Piagi reports on the Rise of Sterling
Rates Page 16.11.2012
Today Piagi reports on as the Great British Pound Rises From Two-Week Low Versus Euro on Debt-Crisis Outlook
The pound strengthened from a two- week low against the euro amid speculation this week’s declines were excessive given the U.K. has a better economic outlook than the single-currency region.
Sterling advanced for the first time in six days versus the 17-nation euro before European finance ministers meet next week to try to seek agreement on how to cut Greece’s debt levels. A report yesterday showed the euro-area economy sank into a recession for the second time in four years. U.K. government bonds were little changed.
“We expect sterling to continue to outperform the euro,” said Neil Jones, head of European hedge fund sales at Mizuho Corporate Bank Ltd. in London. “The outlook for the U.K. may not look brilliant but the euro region is in a recession. The U.K. has a comparative advantage over the euro region in the eyes of investors.”
The pound rose 0.4 percent to 80.23 pence per euro as of 9:57 a.m. London time after depreciating to 80.65 pence yesterday, the weakest level since Oct. 31. The U.K. currency was little changed at $1.5867 after dropping to $1.5829 yesterday, the lowest since Sept. 5.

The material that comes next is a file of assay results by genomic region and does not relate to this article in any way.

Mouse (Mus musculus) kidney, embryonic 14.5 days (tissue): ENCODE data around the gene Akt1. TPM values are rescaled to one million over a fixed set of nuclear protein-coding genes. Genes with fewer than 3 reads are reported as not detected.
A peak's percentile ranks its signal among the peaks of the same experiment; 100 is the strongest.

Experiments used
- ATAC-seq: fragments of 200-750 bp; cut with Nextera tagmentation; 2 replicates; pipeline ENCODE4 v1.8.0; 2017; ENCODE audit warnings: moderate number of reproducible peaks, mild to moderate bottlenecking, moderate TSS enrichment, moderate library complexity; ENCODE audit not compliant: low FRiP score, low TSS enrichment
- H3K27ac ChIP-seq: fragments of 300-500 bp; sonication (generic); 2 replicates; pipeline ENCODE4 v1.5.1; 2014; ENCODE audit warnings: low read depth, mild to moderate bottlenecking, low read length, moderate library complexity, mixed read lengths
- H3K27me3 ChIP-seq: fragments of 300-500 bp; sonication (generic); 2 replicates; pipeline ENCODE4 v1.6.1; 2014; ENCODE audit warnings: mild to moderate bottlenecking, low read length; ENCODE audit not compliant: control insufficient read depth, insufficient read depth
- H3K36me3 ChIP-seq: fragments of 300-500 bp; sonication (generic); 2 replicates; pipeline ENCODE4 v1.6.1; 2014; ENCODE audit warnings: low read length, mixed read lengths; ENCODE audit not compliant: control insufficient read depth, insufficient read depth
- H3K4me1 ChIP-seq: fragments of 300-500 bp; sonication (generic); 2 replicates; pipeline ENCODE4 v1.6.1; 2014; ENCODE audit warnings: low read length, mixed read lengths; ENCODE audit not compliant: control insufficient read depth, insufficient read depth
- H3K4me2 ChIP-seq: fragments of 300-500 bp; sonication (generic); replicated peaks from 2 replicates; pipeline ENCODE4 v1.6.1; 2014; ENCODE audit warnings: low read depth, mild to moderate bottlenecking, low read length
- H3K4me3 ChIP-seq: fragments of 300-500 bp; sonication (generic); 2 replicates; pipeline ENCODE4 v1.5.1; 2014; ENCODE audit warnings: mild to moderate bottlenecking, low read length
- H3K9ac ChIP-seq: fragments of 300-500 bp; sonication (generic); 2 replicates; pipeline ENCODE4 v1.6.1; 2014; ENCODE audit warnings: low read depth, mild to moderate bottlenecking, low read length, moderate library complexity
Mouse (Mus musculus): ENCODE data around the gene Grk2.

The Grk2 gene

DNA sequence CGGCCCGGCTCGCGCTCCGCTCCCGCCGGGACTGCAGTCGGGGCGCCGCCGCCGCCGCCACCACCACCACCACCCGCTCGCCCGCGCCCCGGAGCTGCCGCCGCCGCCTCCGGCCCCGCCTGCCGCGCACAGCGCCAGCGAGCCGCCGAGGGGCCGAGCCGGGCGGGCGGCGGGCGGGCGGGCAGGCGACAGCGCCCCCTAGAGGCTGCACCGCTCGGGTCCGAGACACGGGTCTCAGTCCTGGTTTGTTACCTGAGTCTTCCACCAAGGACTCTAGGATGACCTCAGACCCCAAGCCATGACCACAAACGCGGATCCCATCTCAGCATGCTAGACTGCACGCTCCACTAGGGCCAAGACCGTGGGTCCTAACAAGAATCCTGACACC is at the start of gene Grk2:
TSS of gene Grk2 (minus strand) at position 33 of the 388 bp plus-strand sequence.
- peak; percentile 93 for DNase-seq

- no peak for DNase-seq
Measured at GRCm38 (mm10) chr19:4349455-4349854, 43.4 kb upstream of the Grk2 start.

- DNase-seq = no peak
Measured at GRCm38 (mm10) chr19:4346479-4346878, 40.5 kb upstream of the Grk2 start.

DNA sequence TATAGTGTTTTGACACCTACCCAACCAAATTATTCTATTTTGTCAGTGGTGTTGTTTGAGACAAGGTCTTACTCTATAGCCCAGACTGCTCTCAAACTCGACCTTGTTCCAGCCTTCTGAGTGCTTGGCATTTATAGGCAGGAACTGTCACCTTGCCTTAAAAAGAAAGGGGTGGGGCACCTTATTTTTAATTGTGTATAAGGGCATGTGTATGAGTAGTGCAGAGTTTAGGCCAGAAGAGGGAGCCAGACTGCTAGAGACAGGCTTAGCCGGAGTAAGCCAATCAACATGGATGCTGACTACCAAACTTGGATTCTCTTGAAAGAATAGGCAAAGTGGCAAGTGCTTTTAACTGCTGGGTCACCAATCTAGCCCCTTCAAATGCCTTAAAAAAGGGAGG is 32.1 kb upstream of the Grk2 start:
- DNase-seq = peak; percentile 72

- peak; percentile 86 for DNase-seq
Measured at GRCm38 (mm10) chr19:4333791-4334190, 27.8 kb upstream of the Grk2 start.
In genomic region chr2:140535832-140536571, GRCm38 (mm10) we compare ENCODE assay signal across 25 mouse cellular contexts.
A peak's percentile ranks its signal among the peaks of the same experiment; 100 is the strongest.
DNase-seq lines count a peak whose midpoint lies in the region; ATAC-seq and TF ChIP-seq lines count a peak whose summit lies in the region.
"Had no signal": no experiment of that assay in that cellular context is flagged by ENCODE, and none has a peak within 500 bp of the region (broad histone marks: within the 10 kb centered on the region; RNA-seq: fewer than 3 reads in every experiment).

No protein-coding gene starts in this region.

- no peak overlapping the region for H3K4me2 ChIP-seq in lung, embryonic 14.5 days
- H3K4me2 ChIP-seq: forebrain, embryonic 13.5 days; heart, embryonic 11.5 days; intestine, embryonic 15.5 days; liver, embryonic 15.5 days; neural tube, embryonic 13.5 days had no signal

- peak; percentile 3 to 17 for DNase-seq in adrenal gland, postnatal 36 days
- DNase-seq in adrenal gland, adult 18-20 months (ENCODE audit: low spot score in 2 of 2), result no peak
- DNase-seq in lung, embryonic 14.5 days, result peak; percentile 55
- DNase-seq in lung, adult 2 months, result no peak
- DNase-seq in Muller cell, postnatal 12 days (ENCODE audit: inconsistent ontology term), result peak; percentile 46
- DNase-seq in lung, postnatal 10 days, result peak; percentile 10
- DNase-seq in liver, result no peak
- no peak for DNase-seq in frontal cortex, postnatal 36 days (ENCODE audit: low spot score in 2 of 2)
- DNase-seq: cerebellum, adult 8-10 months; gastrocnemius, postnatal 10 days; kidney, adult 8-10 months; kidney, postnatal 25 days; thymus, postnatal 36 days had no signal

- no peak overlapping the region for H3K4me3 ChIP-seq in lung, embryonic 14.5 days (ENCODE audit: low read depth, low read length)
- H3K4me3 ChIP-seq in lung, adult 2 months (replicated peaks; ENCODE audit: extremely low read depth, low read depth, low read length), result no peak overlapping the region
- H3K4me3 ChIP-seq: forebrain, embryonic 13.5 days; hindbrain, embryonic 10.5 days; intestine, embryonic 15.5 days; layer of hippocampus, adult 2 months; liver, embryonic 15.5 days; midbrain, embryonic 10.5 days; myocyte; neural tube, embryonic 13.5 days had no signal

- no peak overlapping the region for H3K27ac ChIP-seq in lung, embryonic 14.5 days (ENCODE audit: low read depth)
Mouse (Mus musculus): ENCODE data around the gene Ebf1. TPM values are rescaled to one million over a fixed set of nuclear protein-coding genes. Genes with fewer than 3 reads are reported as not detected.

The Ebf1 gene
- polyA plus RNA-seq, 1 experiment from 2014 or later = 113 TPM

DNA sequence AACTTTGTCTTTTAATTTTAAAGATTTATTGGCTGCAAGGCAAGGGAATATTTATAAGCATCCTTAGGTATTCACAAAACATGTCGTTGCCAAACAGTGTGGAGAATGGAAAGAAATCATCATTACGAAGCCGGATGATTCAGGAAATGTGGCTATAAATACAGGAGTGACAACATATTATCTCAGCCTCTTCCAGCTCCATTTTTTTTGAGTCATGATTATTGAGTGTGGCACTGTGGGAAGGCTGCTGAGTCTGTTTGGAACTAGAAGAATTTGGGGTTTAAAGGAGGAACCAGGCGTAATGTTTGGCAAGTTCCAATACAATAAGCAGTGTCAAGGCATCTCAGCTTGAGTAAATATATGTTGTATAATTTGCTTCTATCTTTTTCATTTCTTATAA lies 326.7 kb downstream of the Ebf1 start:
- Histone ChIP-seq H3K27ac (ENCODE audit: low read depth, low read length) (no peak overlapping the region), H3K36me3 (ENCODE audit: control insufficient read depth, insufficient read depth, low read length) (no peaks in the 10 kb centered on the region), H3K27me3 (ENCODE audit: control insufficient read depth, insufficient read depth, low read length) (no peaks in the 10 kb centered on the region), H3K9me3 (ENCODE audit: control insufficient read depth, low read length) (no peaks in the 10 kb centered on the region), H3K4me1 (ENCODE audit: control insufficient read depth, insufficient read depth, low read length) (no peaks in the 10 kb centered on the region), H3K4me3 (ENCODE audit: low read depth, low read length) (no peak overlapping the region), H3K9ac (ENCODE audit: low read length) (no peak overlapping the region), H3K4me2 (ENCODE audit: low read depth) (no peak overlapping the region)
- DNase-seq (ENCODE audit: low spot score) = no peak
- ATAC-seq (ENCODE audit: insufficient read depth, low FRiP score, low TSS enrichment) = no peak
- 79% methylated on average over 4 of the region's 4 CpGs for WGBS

Sterling has gained 1.4 percent this year, according to Bloomberg Correlation-Weighted Indexes, which track 10 developed-market currencies. The euro slumped 2.8 percent, and the dollar dropped 0.9 percent.
European officials have granted Greece an additional two years to reach budget-deficit goals in its bailout program. The region’s finance ministers will discuss ways to resolve the funding shortfall resulting from that extension at a Nov. 20 meeting in Brussels.
Bank of England policy makers maintained their bond-buying target at 375 billion pounds and kept the main interest rate at a record-low 0.5 percent on Nov. 8. While the central bank cut its growth outlook in its quarterly inflation report on Nov. 14, it raised its inflation projection.
“We face the rather unappealing combination of a subdued recovery with inflation remaining above target for a while,” Governor Mervyn King told reporters in London on Nov. 14. “The committee has not lost faith in asset purchases as a policy instrument, nor has it concluded that there will be no more purchases.”
The 10-year gilt yield was little changed at 1.73 percent. The 1.75 percent bond maturing in September 2022 was at 100.17.